When I was in high school (and maybe starting when I was in junior high) I thought I was going to be a nuclear physicist...beginning with undergrad at MIT because Caltech was not open to women undergrads then.
I am acutely aware of the energy bonds which exist within every atom and every molecule, and how these bonds expand past our planet...into our solar system...and thence into the universe...and (very likely) then into the multiverse, etc.
I am acutely aware of the energy bonds that bind people together in love, and in all of the other emotions as well (both positive emotions and negative emotions, since all aspects of emotional energy are on display around us constantly throughout our lives).
I am also aware that children thrive when they are loved...and deteriorate when they are disregarded or treated negatively.
I am constantly aware of the energy bonds between human beings and other animals and creatures. Take a dog or a cat into a prison or retirement home and let it interact with the people there and the people improve...and so do the animals involved.
EVERYTHING (literally!!!) is fundamentally "energy" of one kind or another.
"Everything else" (no matter how far back you go into solar system, etc. history) was created FROM energy, in one way or another.
"Energy" is the universal constant (or, at least, it is the universal constant that human minds are able to comprehend).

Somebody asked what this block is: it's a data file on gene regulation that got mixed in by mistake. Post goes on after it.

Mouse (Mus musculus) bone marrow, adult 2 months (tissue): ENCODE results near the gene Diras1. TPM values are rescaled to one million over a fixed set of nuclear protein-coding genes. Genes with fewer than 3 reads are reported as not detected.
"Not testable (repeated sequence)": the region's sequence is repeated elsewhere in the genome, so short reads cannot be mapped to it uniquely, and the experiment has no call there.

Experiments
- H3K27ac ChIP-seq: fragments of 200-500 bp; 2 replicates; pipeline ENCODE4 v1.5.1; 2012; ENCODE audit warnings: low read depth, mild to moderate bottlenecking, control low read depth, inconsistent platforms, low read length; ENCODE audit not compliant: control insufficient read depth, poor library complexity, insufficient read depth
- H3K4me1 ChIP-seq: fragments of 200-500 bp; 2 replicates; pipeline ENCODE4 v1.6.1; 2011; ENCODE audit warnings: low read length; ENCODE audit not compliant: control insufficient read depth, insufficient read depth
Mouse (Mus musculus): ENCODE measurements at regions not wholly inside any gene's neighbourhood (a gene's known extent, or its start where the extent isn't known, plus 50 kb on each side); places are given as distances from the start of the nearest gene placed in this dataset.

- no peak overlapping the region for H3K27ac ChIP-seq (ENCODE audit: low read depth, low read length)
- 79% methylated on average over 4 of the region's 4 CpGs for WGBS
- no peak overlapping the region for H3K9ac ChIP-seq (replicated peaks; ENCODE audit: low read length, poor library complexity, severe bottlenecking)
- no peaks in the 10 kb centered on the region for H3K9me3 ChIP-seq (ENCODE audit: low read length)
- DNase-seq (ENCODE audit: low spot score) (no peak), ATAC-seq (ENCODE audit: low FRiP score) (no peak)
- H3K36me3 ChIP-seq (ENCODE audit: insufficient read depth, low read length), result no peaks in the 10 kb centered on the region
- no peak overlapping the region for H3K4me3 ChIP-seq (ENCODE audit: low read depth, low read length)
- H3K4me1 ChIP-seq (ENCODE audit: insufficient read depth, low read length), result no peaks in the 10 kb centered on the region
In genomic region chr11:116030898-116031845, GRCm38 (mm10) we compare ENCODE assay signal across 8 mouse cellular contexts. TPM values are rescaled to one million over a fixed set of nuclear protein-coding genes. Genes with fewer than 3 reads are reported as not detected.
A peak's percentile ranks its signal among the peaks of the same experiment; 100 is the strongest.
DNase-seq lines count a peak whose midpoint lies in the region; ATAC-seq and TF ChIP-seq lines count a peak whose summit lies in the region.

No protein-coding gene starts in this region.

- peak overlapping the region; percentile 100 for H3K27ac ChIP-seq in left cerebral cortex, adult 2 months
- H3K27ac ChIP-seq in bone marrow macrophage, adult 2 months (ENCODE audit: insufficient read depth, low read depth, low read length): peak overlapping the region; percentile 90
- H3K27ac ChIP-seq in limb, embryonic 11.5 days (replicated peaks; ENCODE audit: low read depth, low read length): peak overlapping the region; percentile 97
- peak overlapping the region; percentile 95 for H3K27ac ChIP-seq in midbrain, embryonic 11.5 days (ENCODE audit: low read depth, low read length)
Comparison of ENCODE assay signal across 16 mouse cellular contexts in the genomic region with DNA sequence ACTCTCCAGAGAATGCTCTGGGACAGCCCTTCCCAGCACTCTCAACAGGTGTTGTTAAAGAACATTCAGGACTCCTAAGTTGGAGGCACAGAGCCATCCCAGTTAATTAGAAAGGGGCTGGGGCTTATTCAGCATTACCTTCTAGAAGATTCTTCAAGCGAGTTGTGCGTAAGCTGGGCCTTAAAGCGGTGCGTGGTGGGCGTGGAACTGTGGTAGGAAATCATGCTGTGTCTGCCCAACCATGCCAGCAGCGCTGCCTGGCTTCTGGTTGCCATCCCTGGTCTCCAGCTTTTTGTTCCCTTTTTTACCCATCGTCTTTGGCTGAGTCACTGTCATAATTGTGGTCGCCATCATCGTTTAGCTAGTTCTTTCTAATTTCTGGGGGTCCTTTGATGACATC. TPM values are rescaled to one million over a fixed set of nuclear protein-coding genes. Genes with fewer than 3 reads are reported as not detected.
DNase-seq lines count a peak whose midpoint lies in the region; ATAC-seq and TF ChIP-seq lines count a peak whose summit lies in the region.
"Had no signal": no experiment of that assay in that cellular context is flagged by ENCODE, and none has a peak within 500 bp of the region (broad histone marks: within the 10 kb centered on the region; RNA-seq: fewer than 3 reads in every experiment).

Any deeper understanding (which may well exist) is going to require human brains much evolved from their present, twenty-first century form...and this evolution is absolutely going to take a lot more time than any of us have in our present lifetimes.
Edited 1 time(s). Last edit at 05/02/2015 03:55PM by tevai.
Don’t get me wrong tevai, I observe and work closely with karma every day. We’re living in times of instant karma, IMO … good and bad.
I just like to try and also place it into a logical perspective too, for a different way of thinking about it. I often find these sorts of thoughts can work from multiple points of view. But, I totally agree with your post, the Tao has taught me a great deal about how energy and intention affects the outer world, which we are indivisible from.
A long way of saying, tevai, I agree with you whole heartedly. We are one, after all, you and I. Why wouldn’t I help myself, right? More importantly, why would I hurt myself?
I just like approaching it from different levels sometimes, that's probably why I posted the way I did. But shhhhhh, don't tell anyone I have a woo woo too.
torturednevermo Wrote: ------------------------------------------------------- > It doesn’t necessarily boil down to a > superstitious belief in magic.
Um, I didn't suggest it was. Not sure where you got that. My reference to "karma" was to show that "karma" was an expression in religion/philosophy of a human reality, and NOT anything "superstitious."
Your later expressed thought, that altruism is nearly (if not always) actually somewhat selfish, is where I was headed -- and there we agree completely :)
ificouldhietokolob Wrote: ------------------------------------------------------- > torturednevermo Wrote: > -------------------------------------------------- > ----- > > It doesn’t necessarily boil down to a > > superstitious belief in magic. > > Um, I didn't suggest it was. Not sure where you > got that. > My reference to "karma" was to show that "karma" > was an expression in religion/philosophy of a > human reality, and NOT anything "superstitious." > > Your later expressed thought, that altruism is > nearly (if not always) actually somewhat selfish, > is where I was headed -- and there we agree > completely :)